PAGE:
Meanwhile, as the Nasdaq Composite (.IXIC) attempts to rally, it faces resistance at its 200-day moving average, which now sits at around 14,750.
Here is where the markets are at the start of the trade:
S&P 500: ENOUGH? (0900 EST/1400 GMT)
In the 11 trading days since its record close on Jan. 3, the S&P 500 Index (.SPX) is down 5.5%. Read more
Meanwhile, the 5-day moving average of the CBOE equity put-to-call (P/C) ratio, which can be seen as a contrarian measure of sentiment, hit 59% on Wednesday, its highest level in a reading 59.2% on May 14 of last year. This top took place just after the SPX had completed a 4% drop, albeit in this case, over just three trading days:
So far in premarket trading on Thursday, stock index futures are higher and the P/C measure is down 58%.
It should be noted that since hitting a low of 40.2% in June 2020, the P/C metric has oscillated between readings high of 30% and low of 60%. If this trend is to continue, then the metric could now signal that market sentiment may have become bearish enough. If so, the SPX may have found, or could be very close to, one form or another.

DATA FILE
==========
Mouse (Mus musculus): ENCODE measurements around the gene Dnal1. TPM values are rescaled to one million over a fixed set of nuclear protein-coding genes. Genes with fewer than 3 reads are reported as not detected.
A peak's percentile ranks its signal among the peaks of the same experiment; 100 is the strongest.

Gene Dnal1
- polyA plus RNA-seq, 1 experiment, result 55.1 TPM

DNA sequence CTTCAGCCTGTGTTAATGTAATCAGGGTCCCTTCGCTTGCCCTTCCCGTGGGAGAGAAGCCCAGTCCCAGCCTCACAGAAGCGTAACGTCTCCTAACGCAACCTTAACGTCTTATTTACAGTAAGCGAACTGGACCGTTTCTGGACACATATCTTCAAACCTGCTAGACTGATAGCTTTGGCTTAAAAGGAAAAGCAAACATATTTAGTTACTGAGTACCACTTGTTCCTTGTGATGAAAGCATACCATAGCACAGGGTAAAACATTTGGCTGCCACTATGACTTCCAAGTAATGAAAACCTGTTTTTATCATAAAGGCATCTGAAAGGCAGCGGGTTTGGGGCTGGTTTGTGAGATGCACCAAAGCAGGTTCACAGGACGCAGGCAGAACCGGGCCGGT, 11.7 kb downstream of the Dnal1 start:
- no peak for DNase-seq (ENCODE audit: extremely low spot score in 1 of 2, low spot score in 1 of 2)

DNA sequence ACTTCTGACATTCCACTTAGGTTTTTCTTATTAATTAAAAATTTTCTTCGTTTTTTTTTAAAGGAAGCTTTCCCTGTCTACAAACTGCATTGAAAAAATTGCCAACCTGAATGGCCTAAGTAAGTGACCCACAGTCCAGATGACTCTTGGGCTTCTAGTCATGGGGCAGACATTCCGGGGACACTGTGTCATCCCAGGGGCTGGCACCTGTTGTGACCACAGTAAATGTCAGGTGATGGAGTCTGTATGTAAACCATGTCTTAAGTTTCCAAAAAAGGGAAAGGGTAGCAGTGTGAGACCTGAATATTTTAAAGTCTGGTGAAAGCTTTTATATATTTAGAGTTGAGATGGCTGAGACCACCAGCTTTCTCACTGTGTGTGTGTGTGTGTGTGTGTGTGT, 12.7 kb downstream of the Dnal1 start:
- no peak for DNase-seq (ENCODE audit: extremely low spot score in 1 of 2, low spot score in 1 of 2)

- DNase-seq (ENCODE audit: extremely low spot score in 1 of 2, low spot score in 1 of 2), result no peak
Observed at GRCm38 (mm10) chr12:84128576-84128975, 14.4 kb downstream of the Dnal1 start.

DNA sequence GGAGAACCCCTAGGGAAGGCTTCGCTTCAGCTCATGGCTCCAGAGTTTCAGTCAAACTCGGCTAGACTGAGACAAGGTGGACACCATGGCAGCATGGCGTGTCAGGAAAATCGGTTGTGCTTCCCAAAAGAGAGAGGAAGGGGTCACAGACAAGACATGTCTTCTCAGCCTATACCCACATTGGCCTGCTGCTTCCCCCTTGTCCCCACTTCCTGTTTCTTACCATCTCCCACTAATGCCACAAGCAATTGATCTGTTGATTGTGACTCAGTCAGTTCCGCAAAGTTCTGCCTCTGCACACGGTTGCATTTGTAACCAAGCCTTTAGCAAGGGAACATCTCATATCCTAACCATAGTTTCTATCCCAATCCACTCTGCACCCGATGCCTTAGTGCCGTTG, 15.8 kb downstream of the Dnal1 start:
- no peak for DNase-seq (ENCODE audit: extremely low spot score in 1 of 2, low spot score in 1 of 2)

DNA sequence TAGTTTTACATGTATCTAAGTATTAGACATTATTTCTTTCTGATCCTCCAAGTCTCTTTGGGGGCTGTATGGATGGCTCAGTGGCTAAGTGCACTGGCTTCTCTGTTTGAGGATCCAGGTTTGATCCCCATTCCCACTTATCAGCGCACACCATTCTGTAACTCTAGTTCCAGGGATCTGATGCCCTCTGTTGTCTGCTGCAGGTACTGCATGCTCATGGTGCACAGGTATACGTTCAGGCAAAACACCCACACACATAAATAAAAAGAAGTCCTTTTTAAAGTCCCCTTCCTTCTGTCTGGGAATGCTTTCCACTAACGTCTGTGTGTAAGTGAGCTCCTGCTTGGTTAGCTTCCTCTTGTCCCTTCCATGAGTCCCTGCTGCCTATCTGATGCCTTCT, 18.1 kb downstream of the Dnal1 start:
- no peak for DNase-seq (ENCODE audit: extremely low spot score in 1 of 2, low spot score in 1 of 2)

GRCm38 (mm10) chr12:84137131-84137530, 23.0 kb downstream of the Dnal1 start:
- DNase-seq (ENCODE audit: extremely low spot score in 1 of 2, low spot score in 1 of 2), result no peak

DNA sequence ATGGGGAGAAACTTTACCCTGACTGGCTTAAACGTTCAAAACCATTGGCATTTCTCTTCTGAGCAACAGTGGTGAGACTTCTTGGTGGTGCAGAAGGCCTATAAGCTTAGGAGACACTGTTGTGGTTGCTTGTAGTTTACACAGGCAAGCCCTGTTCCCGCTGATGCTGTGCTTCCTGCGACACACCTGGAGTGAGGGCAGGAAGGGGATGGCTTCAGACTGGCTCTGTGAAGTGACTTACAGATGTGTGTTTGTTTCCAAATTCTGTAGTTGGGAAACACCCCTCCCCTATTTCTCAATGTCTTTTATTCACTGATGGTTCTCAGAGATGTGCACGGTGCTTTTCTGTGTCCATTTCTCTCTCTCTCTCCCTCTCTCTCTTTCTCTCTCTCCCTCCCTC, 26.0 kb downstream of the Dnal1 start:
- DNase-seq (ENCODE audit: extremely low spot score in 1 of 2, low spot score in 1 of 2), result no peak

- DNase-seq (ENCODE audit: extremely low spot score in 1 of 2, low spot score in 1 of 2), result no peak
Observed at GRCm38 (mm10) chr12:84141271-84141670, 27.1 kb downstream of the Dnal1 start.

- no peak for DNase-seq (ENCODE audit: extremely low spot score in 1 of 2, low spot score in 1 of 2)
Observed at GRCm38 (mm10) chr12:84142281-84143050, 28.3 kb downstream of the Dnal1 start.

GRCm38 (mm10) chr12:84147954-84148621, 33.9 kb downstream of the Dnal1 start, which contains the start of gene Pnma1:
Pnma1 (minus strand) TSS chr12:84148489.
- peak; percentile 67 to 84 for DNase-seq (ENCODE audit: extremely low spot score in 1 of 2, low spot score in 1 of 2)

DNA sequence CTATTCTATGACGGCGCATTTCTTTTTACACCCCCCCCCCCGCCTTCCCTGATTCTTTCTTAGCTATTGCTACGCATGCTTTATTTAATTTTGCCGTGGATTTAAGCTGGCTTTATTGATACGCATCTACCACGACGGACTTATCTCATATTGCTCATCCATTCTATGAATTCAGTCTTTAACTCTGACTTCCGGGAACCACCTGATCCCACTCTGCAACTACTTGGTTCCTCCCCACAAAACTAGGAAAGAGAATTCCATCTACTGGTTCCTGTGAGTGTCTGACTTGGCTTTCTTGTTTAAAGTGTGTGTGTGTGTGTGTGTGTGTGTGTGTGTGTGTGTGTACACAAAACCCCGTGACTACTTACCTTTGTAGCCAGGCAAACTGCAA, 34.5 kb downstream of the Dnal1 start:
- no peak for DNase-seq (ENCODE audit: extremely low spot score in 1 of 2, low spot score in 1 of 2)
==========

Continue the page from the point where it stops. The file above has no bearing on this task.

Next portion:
However, it should also be noted that for about 20 years, from 2000 to 2020, the measurement range was mostly between 50% and 90%. It was only after the COVID crash that the P/C measurement range fell to levels similar to those that led to the peak of the tech bubble in 2000.
Therefore, traders will watch to see if the P/C metric should swing down or below 40%. Read more
A break well above the 60% low zone, however, can signal panic. The metric peaked at 105% on March 17, 2020, in what turned out to be a more than 30% collapse in the S&P 500.
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Terence Gabriel is a market analyst at Reuters. Opinions expressed are his own.
Our standards: The Thomson Reuters Trust Principles.